Also, I couldn't figure out how the car knew whether you wanted to go forward or backward when you pressed the gas.
Algebra was simple. A=1, B=2, C=3...
When I first learned about atoms, I saw a diagram that showed them. I noticed they stuck close to eachother, but there were large gaps between them. I figured if you pressed up against a wall, and moved over juuuuuust slightly, you could go right through it, because your atoms would line up with the gaps between the wall's atoms, and they'd slip right by eachother. Oddly, it never worked. I determined that this was because in reality, walls couldn't be made of atoms, because atoms have electrons and walls don't conduct electricity. Never did try to go through metal.
I knew there were starving people in Africa, so whenever I couldn't finish my dinner, I insisted we mail the rest to Africa. Yep, chuck that half-burger in a box and send it off.
I'm still convinced flies can move in 4 dimensions. It's the only explanation for how they know to fly away as soon as I even think of swatting them, and how I can clearly see my hand come down on them only to have them suddenly be beside me. That's why they have all those eyes.nekolux wrote:I used to have this phobia for insects ( still am slightly phobic lol ). Right then i read some where about wormholes and stuff and well basically i thought that wormholes are always present on earth except the human eye cannot see them. And well i pictured the wormhole as a giant wormhole..... yeah and insects flooded through them onto earth. Insects could see and make use of them freely of course... i hate worms too
Some part of me still believe this.... i mean sometimes i swear i hit the damn fly but it just disappears!
I did this too, except it was an awesome sports car capable of mowing down telephone poles like nothing (to no consequence), and I was driving it. Later, it was Mario Kart characters.Shiyiya wrote:I imagined the car a few feet over with one set of wheels on the sidewalk knocking over mailboxes and street signs but swerving back into the street for telephone poles and traffic lights (too sturdy). Actually, why did I put that in the past tense? I still do that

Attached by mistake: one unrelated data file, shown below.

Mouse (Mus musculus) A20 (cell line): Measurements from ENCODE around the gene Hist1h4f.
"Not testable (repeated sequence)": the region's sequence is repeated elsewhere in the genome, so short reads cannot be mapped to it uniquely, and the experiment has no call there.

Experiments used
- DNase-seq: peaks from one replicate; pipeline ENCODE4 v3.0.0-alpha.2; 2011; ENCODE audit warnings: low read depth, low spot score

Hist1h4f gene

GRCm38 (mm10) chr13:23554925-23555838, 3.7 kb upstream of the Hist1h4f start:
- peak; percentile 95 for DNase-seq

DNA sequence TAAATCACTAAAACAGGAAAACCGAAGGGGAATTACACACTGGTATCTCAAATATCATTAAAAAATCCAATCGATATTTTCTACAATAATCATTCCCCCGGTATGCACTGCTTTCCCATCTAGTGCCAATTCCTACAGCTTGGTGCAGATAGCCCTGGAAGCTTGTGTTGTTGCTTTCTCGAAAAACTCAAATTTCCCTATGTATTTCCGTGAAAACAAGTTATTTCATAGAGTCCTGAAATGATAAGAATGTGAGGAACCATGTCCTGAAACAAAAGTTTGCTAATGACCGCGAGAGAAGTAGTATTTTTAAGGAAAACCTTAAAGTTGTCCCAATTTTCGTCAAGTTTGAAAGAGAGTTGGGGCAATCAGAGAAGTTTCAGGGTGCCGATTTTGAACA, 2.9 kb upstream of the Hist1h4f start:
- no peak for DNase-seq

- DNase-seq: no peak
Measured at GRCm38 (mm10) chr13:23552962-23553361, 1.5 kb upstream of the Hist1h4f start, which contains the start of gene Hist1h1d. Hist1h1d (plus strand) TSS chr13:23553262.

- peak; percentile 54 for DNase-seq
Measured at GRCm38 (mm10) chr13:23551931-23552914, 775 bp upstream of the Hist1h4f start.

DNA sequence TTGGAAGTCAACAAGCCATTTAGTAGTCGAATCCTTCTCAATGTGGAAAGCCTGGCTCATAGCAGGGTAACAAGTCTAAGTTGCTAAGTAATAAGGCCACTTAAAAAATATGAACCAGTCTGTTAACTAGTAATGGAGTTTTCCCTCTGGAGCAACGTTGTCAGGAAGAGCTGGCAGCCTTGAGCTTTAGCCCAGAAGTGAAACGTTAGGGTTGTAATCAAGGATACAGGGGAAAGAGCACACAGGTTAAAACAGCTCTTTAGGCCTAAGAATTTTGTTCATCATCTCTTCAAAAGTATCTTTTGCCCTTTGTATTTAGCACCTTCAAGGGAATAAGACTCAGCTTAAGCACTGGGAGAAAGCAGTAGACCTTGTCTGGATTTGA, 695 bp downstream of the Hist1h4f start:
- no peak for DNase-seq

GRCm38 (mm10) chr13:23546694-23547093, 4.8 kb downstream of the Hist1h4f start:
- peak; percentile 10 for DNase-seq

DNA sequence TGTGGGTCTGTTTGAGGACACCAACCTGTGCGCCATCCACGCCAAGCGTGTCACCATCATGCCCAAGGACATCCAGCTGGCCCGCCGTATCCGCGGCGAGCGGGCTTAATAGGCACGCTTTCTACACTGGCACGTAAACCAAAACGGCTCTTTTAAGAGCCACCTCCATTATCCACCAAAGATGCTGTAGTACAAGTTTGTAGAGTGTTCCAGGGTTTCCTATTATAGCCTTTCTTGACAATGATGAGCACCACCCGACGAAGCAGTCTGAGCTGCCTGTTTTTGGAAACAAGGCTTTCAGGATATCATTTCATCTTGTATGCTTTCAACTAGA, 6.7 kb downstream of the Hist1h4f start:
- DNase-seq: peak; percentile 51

I've had, and still have, similar theories. If you think of the universe as a hierarchy of objects (universe -> galaxy -> solar system -> planet -> etc), the parent of the universe is itself, or some random atom somewhere within it. Freaky stuff to think about. It's easier to understand if you think of how it would be represented in a computer program. Object.Parent = Object, or Object.Parent = (some object whose ancestor is object 0). If you leave the planet, you enter the next item up the chain, which is the solar system. Thus if you leave the universe, you enter it again, and you'd basically just be sitting at the edge not moving, because you'd move outside the universe into the same location in the next object, which is the universe. It can be done in computers, why not in reality?electronic mily wrote:ACU-LP wrote:Thats a really cool/interesting/screwy/awesome idea. (by screwy I mean it screws with our views and thoughts)
I'll admit, I actually do still kind of believe it, even if the explanation was majorly faulty. I've got a thing for theories in which things are inside of themselves and stuff - quite recently I was suddenly struck by the thought that I might be a character created in my own imaginary world. I think I just like to be able to think about the same thing for ages and never really get anywhere with it.
Actually, thinking about life as a computer simulation explains a lot. The universe is not infinite; if we travel far enough, our coordinates will wrap around. Gravity happens because the deceleration routines add an offset to Y-axis speed, so we decelerate toward -9.6m/s instead of 0. (Naturally, when we're on the ground, the hit detection resets our Y speed to zero before moving us.) The universe can be so large and yet so incredibly detailed because all the little details, and all the far-away stuff, doesn't have to be rendered when we're not looking at it. (When you look right at the grass, it's individual blades, but when you're just looking toward the horizon, it's merely a bump-mapped texture. If you're way up in the air, it can be a few solid-coloured polygons.) Crackpot theories are fun to ponder.